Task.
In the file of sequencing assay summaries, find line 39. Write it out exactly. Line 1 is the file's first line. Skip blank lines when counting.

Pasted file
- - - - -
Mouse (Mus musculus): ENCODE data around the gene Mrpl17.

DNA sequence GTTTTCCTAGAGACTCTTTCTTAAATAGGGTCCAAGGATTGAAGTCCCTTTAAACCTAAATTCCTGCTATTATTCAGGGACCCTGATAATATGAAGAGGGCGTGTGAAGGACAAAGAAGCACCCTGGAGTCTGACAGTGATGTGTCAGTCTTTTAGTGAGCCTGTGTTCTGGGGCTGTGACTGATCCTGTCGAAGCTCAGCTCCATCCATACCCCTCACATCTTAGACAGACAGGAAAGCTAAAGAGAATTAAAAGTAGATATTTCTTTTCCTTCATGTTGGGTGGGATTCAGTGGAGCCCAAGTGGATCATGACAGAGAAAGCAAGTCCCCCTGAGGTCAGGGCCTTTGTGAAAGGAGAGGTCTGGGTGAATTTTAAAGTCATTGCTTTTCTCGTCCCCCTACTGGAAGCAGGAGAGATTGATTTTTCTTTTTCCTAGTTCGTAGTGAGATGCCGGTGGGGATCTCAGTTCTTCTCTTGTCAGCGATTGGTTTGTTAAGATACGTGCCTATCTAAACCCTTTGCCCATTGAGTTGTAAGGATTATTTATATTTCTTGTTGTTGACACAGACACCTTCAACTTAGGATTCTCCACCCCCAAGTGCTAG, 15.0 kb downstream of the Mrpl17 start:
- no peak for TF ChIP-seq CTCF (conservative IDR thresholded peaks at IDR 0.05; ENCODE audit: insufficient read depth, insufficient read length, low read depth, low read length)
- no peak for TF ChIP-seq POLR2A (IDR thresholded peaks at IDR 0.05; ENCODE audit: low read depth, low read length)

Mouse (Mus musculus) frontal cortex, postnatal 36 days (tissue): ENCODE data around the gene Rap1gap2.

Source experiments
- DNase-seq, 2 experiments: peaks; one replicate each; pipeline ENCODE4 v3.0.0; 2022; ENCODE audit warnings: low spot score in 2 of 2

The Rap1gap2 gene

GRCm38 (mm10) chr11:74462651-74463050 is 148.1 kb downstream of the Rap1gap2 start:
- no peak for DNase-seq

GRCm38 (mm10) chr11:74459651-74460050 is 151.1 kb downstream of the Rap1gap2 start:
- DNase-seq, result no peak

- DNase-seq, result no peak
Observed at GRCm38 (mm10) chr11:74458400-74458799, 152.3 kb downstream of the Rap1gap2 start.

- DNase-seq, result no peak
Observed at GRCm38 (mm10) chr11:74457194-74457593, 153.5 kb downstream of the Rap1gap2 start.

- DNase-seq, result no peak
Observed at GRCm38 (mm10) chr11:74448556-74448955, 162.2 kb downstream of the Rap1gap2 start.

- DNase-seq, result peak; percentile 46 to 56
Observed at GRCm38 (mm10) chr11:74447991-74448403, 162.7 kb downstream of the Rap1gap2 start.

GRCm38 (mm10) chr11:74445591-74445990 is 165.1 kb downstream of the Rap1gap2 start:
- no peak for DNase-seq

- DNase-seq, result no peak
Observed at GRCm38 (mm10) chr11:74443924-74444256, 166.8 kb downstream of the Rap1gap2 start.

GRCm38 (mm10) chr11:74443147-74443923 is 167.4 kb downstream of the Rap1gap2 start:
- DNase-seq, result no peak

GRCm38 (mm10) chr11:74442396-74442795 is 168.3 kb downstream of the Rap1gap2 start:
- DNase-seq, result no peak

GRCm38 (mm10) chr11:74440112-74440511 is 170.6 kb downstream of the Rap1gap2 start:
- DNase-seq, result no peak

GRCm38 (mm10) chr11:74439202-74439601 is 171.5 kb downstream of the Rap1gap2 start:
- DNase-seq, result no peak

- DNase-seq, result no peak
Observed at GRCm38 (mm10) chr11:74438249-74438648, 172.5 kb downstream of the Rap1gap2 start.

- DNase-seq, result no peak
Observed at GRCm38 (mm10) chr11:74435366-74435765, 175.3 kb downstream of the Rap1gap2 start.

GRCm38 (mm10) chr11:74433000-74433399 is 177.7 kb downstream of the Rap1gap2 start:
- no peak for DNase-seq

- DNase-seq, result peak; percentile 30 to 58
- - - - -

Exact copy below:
- DNase-seq, result peak; percentile 30 to 58